Friday, January 30, 2004
While we're tripping down memory lane (and suffering from a shortage of Hersh), here's a bit of Hersh from October 2003:
'The point is not that the President and his senior aides were consciously lying. What was taking place was much more systematic—and potentially just as troublesome. Kenneth Pollack, a former National Security Council expert on Iraq, whose book “The Threatening Storm” generally supported the use of force to remove Saddam Hussein, told me that what the Bush people did was “dismantle the existing filtering process that for fifty years had been preventing the policymakers from getting bad information. They created stovepipes to get the information they wanted directly to the top leadership. Their position is that the professional bureaucracy is deliberately and maliciously keeping information from them.'
'“They always had information to back up their public claims, but it was often very bad information,” Pollack continued. “They were forcing the intelligence community to defend its good information and good analysis so aggressively that the intelligence analysts didn’t have the time or the energy to go after the bad information.”'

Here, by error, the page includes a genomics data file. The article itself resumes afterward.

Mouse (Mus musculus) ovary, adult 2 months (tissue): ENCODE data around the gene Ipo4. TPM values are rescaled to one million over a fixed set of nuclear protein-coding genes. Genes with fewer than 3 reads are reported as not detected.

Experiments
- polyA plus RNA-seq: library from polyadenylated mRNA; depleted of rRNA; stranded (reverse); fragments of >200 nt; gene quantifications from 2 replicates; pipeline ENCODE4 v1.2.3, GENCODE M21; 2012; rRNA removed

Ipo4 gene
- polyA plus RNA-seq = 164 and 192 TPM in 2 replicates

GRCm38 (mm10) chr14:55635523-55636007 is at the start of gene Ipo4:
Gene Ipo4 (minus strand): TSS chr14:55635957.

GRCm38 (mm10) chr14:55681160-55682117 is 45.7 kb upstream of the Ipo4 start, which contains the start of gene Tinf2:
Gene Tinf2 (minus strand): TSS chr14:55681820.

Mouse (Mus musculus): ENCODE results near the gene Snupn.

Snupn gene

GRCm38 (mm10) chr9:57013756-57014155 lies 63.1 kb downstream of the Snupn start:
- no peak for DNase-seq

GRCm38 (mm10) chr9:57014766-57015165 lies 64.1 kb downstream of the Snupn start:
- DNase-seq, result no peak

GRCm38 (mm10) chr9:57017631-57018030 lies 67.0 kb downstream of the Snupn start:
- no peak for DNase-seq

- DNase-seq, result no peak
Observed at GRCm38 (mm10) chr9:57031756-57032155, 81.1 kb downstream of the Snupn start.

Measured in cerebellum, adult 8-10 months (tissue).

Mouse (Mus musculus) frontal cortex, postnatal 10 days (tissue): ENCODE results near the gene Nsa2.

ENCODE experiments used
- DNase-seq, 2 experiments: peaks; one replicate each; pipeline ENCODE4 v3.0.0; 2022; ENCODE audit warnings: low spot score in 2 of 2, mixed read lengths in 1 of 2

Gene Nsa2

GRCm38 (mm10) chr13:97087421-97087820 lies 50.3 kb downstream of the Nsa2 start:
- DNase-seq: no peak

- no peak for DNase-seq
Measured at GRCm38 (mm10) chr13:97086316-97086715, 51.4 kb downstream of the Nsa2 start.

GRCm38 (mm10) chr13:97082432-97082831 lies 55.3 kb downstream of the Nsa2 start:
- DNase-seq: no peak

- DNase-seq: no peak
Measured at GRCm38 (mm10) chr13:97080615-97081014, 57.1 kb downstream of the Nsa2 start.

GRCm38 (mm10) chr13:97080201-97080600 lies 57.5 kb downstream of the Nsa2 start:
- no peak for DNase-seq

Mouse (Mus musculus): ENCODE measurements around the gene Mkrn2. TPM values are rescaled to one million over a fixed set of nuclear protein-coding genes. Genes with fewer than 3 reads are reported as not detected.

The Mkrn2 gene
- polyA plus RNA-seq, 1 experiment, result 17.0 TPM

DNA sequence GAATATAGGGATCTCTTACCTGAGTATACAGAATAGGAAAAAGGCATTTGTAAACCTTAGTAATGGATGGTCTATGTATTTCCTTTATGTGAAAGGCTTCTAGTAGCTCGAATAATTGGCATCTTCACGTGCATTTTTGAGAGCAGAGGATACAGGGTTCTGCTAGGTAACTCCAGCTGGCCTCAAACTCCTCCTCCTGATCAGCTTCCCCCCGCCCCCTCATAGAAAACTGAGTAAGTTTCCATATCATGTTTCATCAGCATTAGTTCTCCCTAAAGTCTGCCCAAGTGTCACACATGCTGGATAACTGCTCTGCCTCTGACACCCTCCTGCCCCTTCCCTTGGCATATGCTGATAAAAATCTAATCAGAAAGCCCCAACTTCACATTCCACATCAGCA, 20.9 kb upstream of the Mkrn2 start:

'The Administration eventually got its way, a former C.I.A. official said. “The analysts at the C.I.A. were beaten down defending their assessments. And they blame George Tenet”—the C.I.A. director—“for not protecting them. I’ve never seen a government like this.”'
To recap: The U.N. said Hussein didn't have any WMD program worth speaking about. Their intelligence was so good, the older stuff (pre-1998) ended up in the now-famous National Intelligence Estimate and in Colin Powell's speech to the U.N. While David Kay says publicly that the administration didn't pressure the intelligence community to produce results it agreed with, we do have quite a few "grumblings" from folks in the CIA and elsewhere who felt the heat. Hersh, in his article and at least one previous article, takes the civilians in the Pentagon to task for removing the "filters" which are supposed to remove bad intelligence from the stream and for being more "creative" in their interpretation of the results. What, then, is the big picture? As we see it, the administration deliberately set up a system which reinforced their belief that Saddam Hussein had WMDs and needed to go. Whether or not this was due to pressure by the likes of Perle and PNAC remains to be seen. In any case, it's pretty clear that the administration was selective in its picking, and as a result it made a huge mistake.
Andrew 5:25 PM : |
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